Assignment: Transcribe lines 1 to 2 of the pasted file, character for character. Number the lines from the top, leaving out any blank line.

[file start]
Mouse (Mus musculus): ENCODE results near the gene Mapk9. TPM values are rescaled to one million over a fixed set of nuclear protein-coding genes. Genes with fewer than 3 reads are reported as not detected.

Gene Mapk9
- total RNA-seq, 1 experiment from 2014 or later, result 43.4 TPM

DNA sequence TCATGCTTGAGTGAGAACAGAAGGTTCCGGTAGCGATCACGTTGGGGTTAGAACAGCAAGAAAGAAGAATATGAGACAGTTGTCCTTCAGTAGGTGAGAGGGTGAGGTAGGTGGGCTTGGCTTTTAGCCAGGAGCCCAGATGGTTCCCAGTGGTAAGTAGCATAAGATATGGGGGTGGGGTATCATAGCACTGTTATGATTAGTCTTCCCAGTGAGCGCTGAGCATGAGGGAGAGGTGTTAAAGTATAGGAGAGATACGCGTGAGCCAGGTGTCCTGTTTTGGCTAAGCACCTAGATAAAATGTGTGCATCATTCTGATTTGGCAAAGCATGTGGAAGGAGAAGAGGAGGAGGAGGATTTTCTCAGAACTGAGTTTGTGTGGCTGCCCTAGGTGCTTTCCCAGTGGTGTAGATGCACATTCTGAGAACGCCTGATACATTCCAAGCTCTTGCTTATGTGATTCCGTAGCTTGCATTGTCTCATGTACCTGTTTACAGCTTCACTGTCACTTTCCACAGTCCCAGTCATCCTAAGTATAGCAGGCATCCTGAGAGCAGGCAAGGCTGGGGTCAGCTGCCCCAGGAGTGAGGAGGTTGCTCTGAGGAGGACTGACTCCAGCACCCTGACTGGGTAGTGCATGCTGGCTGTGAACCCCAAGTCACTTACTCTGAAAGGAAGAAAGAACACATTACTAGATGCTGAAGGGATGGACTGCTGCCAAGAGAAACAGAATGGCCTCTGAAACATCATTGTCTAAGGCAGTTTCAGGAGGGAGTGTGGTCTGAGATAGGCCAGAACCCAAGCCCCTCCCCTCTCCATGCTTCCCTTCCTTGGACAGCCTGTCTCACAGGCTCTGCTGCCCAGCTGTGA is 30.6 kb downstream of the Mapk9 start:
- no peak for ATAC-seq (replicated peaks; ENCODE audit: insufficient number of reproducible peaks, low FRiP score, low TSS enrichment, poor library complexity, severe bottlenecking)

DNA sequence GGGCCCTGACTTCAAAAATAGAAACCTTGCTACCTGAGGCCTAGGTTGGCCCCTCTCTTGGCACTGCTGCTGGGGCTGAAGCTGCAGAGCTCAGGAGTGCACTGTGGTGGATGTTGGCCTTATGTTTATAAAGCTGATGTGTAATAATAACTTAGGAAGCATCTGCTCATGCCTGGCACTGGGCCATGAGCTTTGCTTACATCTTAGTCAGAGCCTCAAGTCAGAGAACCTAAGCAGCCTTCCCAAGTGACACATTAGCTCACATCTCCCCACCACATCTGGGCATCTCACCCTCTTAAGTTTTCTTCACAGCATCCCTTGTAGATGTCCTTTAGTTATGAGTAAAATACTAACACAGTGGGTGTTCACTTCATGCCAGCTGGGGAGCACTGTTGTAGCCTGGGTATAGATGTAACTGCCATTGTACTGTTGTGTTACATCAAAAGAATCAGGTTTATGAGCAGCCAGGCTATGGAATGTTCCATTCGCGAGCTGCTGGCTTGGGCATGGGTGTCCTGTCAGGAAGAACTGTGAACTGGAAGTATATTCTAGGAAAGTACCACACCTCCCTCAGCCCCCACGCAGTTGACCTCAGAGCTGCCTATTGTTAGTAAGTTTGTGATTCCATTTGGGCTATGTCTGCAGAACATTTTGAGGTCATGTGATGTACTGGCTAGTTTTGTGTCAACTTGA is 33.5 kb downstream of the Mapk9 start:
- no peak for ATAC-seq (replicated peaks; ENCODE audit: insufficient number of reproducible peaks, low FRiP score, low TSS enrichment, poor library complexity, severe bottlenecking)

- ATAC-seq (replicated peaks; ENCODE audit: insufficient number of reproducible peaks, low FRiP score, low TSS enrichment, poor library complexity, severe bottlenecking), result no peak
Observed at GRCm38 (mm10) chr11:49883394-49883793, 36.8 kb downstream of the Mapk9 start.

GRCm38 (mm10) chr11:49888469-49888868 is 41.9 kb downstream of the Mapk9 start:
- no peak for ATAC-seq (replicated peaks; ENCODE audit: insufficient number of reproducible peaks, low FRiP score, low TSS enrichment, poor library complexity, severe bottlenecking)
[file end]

Mouse (Mus musculus): ENCODE results near the gene Mapk9. TPM values are rescaled to one million over a fixed set of nuclear protein-coding genes. Genes with fewer than 3 reads are reported as not detected.

Gene Mapk9